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- Texas A&M University Press 2012; US$ 24.95
A hundred and fifty years ago, naval warfare entered a new phase with the introduction of ironclad vessels. On March 9, 1862, the USS Monitor , prototype of this new class of warships, fought the Confederate ironclad CSS Virginia at Hampton Roads, Virginia, after the Virginia had ravaged the Union fleet blockading the James River, sinking larger,... more...
- Oxford University Press, USA 1997; US$ 39.99
Roswell Lamson was one of the boldest and most skillful young officers in the Union navy. Second in the class of 1862 at Annapolis (he took his final exam while at sea during the war), he commanded more ships and flotillas than any other officer of his age or rank in the service, climaxed by his captaincy of the navy's fastest ship in 1864, USS... more...
- McFarland & Company, Inc., Publishers 2010; US$ 55.00
The USS Carondelet had a revolutionary ship design and was the most active of all the Union's Civil War river ironclads. From Fort Henry through the siege of Vicksburg and from the Red River campaign through the Battle of Nashville, the gunboat was prominent in war legend and literature. This history draws on the letters of Ensign Scott Dyer Jordan... more...
- McFarland & Company, Inc., Publishers 2011; US$ 45.00
While the Monitor and Merrimack are the most famous of the Civil War ironclads, the Confederacy had another ship in its flotilla that carried high hopes and a metal hull. The makeshift CSS Arkansas, completed by Lt. Isaac Newton Brown and manned by a mixed crew of volunteers, gave the South a surge of confidence when it launched in 1862. For 28 days... more...
- The University Press of Kentucky 2010; US$ 39.95
One of the lesser known stories of the Civil War is the role played by escaped slaves in the Union blockade along the Atlantic coast. From the beginning of the war, many African American refugees sought avenues of escape to the North. Due to their sheer numbers, those who reached Union forces presented a problem for the military. The problem was... more...
- University of Alabama Press 2012; US$ 69.95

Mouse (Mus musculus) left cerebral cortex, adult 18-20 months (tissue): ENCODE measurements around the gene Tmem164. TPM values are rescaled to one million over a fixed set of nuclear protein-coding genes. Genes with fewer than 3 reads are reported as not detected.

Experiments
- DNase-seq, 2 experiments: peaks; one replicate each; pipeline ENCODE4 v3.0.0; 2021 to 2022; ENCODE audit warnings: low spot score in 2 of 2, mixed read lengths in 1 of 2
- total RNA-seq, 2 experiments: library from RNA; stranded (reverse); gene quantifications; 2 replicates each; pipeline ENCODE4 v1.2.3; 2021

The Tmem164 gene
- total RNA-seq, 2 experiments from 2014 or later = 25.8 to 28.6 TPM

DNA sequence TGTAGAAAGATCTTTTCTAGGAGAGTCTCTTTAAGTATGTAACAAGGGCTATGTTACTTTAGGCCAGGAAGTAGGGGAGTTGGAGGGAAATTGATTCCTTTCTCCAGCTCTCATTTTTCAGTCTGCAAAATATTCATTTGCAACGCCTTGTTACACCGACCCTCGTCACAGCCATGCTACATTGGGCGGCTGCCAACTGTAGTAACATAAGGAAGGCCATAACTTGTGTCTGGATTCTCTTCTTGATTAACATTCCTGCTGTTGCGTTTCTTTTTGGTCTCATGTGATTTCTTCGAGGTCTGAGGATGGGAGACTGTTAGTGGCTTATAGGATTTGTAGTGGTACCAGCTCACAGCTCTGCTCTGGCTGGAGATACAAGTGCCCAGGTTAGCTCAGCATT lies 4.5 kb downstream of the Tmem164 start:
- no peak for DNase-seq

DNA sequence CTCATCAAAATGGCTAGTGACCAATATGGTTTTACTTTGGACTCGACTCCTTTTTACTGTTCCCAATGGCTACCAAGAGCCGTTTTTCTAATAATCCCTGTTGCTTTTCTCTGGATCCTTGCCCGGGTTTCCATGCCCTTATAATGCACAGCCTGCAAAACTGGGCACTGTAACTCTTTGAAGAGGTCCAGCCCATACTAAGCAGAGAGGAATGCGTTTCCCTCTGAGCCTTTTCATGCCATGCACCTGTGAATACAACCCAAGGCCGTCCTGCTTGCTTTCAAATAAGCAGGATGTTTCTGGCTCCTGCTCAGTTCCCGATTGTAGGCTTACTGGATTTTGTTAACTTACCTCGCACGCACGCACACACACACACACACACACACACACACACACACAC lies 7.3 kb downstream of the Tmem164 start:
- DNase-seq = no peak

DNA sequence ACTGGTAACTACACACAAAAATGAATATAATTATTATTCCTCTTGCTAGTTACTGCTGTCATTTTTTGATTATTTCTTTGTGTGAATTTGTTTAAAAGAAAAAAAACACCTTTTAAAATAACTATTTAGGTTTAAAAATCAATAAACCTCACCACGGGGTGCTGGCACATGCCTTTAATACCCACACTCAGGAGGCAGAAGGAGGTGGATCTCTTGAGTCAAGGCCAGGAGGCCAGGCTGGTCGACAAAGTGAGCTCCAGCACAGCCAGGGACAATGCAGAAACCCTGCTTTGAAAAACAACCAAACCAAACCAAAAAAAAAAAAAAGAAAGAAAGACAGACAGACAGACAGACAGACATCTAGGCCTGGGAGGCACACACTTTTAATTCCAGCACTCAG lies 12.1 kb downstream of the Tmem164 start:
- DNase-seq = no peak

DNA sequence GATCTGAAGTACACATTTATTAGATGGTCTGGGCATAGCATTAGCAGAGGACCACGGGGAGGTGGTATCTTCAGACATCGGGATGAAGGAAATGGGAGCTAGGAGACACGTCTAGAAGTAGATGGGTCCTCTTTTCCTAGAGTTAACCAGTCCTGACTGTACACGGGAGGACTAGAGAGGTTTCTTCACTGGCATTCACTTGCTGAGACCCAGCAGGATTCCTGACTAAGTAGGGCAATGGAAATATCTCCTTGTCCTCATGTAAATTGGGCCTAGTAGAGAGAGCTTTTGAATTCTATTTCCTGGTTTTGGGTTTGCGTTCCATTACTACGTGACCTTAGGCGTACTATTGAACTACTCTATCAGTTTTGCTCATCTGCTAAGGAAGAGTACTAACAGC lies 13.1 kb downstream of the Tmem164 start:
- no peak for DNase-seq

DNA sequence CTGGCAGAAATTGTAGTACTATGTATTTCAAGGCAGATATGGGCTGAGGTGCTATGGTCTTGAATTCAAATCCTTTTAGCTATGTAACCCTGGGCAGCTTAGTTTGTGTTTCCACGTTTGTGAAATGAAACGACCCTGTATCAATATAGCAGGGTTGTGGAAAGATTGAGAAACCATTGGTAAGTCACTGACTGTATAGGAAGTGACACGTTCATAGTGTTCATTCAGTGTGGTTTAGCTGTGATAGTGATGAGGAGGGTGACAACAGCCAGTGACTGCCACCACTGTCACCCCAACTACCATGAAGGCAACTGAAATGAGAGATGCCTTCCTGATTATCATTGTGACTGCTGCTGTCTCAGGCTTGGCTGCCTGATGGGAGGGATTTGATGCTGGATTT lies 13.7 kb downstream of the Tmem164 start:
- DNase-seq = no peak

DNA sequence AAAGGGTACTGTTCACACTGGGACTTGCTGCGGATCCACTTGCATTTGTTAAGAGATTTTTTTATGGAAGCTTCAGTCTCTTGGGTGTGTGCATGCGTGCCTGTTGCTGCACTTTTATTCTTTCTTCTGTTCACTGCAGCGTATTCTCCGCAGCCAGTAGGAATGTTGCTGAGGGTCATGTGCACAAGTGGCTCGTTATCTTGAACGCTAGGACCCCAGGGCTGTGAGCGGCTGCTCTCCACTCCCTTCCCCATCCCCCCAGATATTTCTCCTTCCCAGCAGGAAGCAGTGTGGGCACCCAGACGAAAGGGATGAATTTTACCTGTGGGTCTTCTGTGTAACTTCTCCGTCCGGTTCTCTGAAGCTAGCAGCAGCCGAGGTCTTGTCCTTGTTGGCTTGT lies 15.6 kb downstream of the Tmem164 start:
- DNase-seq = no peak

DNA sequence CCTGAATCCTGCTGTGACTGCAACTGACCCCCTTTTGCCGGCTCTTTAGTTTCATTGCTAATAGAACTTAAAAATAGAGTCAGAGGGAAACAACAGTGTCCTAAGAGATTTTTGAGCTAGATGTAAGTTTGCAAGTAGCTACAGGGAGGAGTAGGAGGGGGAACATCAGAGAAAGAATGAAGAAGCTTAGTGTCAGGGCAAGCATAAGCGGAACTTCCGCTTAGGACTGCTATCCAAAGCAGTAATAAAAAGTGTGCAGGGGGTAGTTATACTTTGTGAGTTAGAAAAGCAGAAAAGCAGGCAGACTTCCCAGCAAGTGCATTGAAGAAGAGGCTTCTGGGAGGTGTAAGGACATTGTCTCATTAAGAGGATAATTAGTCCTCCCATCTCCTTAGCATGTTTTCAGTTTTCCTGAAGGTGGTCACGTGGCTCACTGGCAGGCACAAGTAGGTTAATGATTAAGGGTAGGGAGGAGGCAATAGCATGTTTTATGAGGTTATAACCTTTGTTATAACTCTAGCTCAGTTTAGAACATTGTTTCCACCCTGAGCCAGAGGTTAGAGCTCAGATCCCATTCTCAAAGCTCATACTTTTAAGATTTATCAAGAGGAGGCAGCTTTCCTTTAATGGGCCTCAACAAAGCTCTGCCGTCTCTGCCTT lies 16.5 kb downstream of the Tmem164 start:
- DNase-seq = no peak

The Best Station of Them All is the story of the Confederate navy’s Savannah Squadron, its relationship with the people of Savannah, Georgia, and its role in the city’s economy. In this well-written and extensively researched narrative, Maurice Melton charts the history of the unit, the sailors (both white and black), the officers,... more...
- The University of North Carolina Press 2004; US$ 27.00
Historians have given a great deal of attention to the lives and experiences of Civil War soldiers, but surprisingly little is known about navy sailors who participated in the conflict. Michael J. Bennett remedies the longstanding neglect of Civil War seamen in this comprehensive assessment of the experience of common Union sailors from 1861 to 1865.... more...
- Dundurn 2011; US$ 27.99
Since the terrorist attacks of 9/11, a myth has persisted that the hijackers entered the United States from Canada. Nevertheless, there was a time the U.S. Civil War when assaults on America were launched from Canada, but the aggressors were mostly fellow Americans engaged in a secessionist struggle. more...
- University Press of Mississippi 2012; US$ 25.00
In 1862, in one of the South's most amazing secret operations, a Confederate team, using newly invented explosive mines, blew up the USS Cairo, one of the Union's most feared ironclad gunboats. It sank within minutes. The USS Cairo is the only remaining vessel from the Union navy's river fleet. For 102 years, the ironclad rested deep in... more...